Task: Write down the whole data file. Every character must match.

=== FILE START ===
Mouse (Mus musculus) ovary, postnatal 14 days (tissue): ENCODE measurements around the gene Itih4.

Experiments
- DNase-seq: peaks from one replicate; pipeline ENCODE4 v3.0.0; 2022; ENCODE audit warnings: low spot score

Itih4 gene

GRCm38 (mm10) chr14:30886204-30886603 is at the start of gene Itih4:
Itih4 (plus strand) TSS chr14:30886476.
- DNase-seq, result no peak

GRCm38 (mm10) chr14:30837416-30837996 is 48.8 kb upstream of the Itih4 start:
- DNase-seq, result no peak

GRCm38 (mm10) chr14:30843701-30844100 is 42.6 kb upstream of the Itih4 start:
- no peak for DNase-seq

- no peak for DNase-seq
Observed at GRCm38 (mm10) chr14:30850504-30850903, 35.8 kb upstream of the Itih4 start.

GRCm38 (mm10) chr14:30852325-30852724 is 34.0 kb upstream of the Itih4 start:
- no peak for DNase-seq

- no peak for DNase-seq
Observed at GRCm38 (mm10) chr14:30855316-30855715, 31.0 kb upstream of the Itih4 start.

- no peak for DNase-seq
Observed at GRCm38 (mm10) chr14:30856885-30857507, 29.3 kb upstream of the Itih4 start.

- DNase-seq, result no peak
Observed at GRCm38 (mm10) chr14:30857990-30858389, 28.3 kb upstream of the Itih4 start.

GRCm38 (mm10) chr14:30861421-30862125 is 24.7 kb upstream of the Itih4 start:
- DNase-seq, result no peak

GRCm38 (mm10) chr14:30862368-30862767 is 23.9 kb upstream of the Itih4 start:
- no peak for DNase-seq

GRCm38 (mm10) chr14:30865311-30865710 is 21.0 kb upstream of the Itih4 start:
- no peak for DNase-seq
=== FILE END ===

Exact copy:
Mouse (Mus musculus) ovary, postnatal 14 days (tissue): ENCODE measurements around the gene Itih4.

Experiments
- DNase-seq: peaks from one replicate; pipeline ENCODE4 v3.0.0; 2022; ENCODE audit warnings: low spot score

Itih4 gene

GRCm38 (mm10) chr14:30886204-30886603 is at the start of gene Itih4:
Itih4 (plus strand) TSS chr14:30886476.
- DNase-seq, result no peak

GRCm38 (mm10) chr14:30837416-30837996 is 48.8 kb upstream of the Itih4 start:
- DNase-seq, result no peak

GRCm38 (mm10) chr14:30843701-30844100 is 42.6 kb upstream of the Itih4 start:
- no peak for DNase-seq

- no peak for DNase-seq
Observed at GRCm38 (mm10) chr14:30850504-30850903, 35.8 kb upstream of the Itih4 start.

GRCm38 (mm10) chr14:30852325-30852724 is 34.0 kb upstream of the Itih4 start:
- no peak for DNase-seq

- no peak for DNase-seq
Observed at GRCm38 (mm10) chr14:30855316-30855715, 31.0 kb upstream of the Itih4 start.

- no peak for DNase-seq
Observed at GRCm38 (mm10) chr14:30856885-30857507, 29.3 kb upstream of the Itih4 start.

- DNase-seq, result no peak
Observed at GRCm38 (mm10) chr14:30857990-30858389, 28.3 kb upstream of the Itih4 start.

GRCm38 (mm10) chr14:30861421-30862125 is 24.7 kb upstream of the Itih4 start:
- DNase-seq, result no peak

GRCm38 (mm10) chr14:30862368-30862767 is 23.9 kb upstream of the Itih4 start:
- no peak for DNase-seq

GRCm38 (mm10) chr14:30865311-30865710 is 21.0 kb upstream of the Itih4 start:
- no peak for DNase-seq